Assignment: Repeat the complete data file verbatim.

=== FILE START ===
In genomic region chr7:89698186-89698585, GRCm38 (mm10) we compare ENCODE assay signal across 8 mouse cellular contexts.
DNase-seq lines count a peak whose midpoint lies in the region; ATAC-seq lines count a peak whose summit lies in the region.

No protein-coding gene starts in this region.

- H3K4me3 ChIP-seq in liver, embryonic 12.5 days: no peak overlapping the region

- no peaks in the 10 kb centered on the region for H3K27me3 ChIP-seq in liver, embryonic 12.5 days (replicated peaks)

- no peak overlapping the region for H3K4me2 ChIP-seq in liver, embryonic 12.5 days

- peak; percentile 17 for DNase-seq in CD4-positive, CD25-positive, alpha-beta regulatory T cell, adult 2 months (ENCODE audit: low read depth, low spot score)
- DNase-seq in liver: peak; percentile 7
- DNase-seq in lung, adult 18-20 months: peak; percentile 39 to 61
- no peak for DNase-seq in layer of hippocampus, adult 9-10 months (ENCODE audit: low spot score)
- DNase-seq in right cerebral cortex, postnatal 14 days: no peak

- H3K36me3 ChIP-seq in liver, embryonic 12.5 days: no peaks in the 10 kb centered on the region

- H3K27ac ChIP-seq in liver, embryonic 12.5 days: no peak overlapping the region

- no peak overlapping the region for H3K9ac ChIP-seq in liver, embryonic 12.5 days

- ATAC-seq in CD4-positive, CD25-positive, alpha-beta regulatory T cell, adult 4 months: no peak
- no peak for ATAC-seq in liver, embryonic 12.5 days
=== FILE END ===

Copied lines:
In genomic region chr7:89698186-89698585, GRCm38 (mm10) we compare ENCODE assay signal across 8 mouse cellular contexts.
DNase-seq lines count a peak whose midpoint lies in the region; ATAC-seq lines count a peak whose summit lies in the region.

No protein-coding gene starts in this region.

- H3K4me3 ChIP-seq in liver, embryonic 12.5 days: no peak overlapping the region

- no peaks in the 10 kb centered on the region for H3K27me3 ChIP-seq in liver, embryonic 12.5 days (replicated peaks)

- no peak overlapping the region for H3K4me2 ChIP-seq in liver, embryonic 12.5 days

- peak; percentile 17 for DNase-seq in CD4-positive, CD25-positive, alpha-beta regulatory T cell, adult 2 months (ENCODE audit: low read depth, low spot score)
- DNase-seq in liver: peak; percentile 7
- DNase-seq in lung, adult 18-20 months: peak; percentile 39 to 61
- no peak for DNase-seq in layer of hippocampus, adult 9-10 months (ENCODE audit: low spot score)
- DNase-seq in right cerebral cortex, postnatal 14 days: no peak

- H3K36me3 ChIP-seq in liver, embryonic 12.5 days: no peaks in the 10 kb centered on the region

- H3K27ac ChIP-seq in liver, embryonic 12.5 days: no peak overlapping the region

- no peak overlapping the region for H3K9ac ChIP-seq in liver, embryonic 12.5 days

- ATAC-seq in CD4-positive, CD25-positive, alpha-beta regulatory T cell, adult 4 months: no peak
- no peak for ATAC-seq in liver, embryonic 12.5 days